(8) The California Uniform Controlled Substances Act classifies opioids as Schedule II controlled substances and places restrictions on the prescription of those drugs, including prohibiting refills and specifying the requirements of a prescription for these drugs. The act makes a violation of its provisions a crime.
This bill would require a prescriber to discuss specified information with and obtain the consent of the minor, the minor’s parent or guardian, or other adult authorized to consent to the minor’s medical treatment before directly dispensing or issuing for a minor the first prescription in a single course of treatment for a controlled substance containing an opioid. This bill would provide that a violation of these requirements is not a criminal offense, but would subject the prescriber to disciplinary action for unprofessional conduct under the prescriber’s respective licensing act.

(6)

(9) Existing law requires a school district, charter school, or private school that elects to offer an athletic program to take specified actions if an athlete is suspected to have sustained a concussion and to obtain a signed concussion and head injury information sheet from the athlete and athlete’s parent or guardian before the athlete initiates practice or competition.
This bill would require a school district, charter school, or private school that elects to offer an athletic program to annually give an information sheet about the risks of opioid addiction to a specified Opioid Factsheet for Patients to each athlete, and would require that sheet to be signed, each athlete and his or her parent to sign a document verifying receipt of that factsheet, as specified.

(7)

(10) Existing law requires a youth sports organization, as defined, that elects to offer an athletic program to, among other things, annually give a concussion and head injury information sheet to each athlete and requires that the sheet be signed, as specified.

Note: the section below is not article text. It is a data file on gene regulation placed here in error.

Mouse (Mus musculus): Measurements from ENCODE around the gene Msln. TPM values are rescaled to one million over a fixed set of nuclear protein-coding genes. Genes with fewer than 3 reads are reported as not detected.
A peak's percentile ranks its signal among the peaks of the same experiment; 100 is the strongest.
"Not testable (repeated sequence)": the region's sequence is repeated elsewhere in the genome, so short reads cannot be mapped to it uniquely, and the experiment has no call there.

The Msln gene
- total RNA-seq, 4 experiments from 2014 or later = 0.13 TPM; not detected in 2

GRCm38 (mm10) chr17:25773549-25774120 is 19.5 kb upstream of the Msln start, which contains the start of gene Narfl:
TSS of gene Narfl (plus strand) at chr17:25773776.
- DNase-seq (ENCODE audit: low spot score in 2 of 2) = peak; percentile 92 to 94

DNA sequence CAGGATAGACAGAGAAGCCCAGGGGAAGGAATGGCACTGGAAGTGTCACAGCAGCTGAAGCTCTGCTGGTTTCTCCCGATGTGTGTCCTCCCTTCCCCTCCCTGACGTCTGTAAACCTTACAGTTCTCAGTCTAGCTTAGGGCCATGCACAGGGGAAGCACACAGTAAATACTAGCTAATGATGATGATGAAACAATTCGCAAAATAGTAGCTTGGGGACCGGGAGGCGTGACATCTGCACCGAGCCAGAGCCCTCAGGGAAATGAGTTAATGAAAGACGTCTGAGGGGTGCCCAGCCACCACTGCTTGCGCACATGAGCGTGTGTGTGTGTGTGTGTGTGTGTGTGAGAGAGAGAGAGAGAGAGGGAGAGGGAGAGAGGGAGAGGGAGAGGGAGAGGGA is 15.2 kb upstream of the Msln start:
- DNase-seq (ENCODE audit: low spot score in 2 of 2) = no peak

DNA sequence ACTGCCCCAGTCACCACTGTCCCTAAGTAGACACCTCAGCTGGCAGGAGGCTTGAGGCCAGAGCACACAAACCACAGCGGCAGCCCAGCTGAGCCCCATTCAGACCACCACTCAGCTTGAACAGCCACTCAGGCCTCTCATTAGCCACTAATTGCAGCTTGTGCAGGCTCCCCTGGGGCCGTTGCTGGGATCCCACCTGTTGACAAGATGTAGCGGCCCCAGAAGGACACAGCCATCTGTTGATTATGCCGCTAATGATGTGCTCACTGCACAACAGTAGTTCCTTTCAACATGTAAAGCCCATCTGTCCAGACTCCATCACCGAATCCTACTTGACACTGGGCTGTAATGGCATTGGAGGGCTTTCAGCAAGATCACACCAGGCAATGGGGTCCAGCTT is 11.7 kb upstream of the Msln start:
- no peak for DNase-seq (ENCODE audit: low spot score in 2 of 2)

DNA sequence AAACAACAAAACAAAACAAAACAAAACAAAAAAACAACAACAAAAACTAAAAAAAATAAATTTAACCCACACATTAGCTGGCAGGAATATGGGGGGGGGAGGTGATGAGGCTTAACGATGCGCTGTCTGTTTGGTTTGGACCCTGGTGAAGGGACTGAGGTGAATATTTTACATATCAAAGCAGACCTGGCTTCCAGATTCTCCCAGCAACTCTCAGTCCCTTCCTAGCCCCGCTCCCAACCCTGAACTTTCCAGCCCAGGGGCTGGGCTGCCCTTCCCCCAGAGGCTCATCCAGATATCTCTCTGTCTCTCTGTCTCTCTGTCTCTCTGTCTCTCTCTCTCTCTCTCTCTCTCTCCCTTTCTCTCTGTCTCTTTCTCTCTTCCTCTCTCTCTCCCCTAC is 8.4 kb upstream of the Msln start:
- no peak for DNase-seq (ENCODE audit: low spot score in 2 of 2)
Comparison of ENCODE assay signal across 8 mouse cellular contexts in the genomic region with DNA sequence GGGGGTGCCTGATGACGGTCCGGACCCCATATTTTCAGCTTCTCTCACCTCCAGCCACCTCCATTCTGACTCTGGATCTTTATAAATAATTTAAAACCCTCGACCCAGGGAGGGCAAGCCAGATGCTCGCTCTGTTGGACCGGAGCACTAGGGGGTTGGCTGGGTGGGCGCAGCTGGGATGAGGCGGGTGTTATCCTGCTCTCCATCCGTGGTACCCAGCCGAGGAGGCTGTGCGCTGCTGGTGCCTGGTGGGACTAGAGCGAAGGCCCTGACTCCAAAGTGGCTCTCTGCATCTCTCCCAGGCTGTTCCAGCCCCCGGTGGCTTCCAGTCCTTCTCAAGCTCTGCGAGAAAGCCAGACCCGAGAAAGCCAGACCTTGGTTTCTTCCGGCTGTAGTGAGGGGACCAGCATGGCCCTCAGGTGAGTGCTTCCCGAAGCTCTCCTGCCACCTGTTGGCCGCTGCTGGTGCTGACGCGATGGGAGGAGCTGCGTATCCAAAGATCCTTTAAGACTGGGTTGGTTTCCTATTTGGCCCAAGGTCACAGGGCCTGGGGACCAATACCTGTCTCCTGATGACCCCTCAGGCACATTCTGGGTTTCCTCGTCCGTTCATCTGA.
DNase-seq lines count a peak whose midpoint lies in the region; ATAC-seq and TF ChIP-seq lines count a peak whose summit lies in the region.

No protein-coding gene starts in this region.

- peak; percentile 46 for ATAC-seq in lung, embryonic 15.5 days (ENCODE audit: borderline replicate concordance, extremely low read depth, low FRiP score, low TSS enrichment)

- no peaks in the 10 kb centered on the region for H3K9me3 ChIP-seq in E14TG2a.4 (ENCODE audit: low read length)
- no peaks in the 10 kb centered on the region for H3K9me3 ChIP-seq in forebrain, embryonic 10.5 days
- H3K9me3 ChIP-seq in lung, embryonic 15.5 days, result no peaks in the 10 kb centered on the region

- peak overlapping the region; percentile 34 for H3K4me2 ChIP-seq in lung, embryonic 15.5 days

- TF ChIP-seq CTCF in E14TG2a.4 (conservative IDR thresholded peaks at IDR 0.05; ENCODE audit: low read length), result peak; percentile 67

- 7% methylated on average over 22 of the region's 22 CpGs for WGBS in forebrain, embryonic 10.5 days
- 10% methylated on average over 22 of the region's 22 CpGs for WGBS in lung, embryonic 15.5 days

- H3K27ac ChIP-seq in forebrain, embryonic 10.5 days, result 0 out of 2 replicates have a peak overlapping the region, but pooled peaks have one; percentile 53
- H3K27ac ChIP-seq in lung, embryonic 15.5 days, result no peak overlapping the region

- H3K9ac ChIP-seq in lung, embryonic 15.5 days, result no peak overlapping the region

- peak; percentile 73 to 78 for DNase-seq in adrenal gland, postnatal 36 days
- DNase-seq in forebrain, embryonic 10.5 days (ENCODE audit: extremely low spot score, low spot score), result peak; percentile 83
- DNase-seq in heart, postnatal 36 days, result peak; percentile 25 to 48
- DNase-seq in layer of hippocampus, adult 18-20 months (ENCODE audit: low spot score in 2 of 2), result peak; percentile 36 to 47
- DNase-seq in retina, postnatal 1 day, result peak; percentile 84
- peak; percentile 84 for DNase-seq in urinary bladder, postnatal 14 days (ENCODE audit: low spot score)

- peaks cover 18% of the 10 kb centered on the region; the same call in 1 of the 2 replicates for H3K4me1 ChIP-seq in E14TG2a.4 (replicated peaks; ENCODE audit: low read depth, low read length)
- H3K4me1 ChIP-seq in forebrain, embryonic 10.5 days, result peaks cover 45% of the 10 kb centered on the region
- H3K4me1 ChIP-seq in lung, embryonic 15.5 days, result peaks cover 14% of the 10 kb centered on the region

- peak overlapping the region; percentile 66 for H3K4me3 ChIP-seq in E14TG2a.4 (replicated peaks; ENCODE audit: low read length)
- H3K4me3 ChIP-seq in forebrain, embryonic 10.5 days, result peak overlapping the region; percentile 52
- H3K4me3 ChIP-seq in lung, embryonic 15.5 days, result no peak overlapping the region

This bill would also require a youth sports organization that elects to offer an athletic program to annually give an information sheet about the risk of opioid addiction a specified Opioid Factsheet for Patients to each athlete, and would require that sheet to be signed, each athlete and his or her parent to sign a document verifying receipt of that factsheet, as specified.
The California Constitution requires the state to reimburse local agencies and school districts for certain costs mandated by the state. Statutory provisions establish procedures for making that reimbursement.
This bill would provide that no reimbursement is required by this act for a specified reason.
Vote: MAJORITY   Appropriation: NO   Fiscal Committee: YES   Local Program: YES  

The people of the State of California do enact as follows:


SECTION 1.

 The Legislature finds and declares all of the following:
(a) Addiction, misuse, and overdose of prescription opioids is a public health crisis affecting both adults and children.
(b) Urgent measures are needed to better inform the public of the risks associated with both the long-term and short-term use of opioids in an effort to address this problem.
(c) Both short-term and long-term prescriptions of opioids to minors fall within situations that require counseling and written consent under the Guidelines for Prescribing Controlled Substances for Pain issued by the Medical Board of California.
(d) It is the intent of the Legislature to codify the Medical Board of California’s Guidelines for Prescribing Controlled Substances for Pain, as it relates to patient counseling, consent, and pain management agreements, and to ensure that health care providers and young athletes receive necessary education on this topic.

SEC. 2.

 Section 1645 of the Business and Professions Code is amended to read:

1645.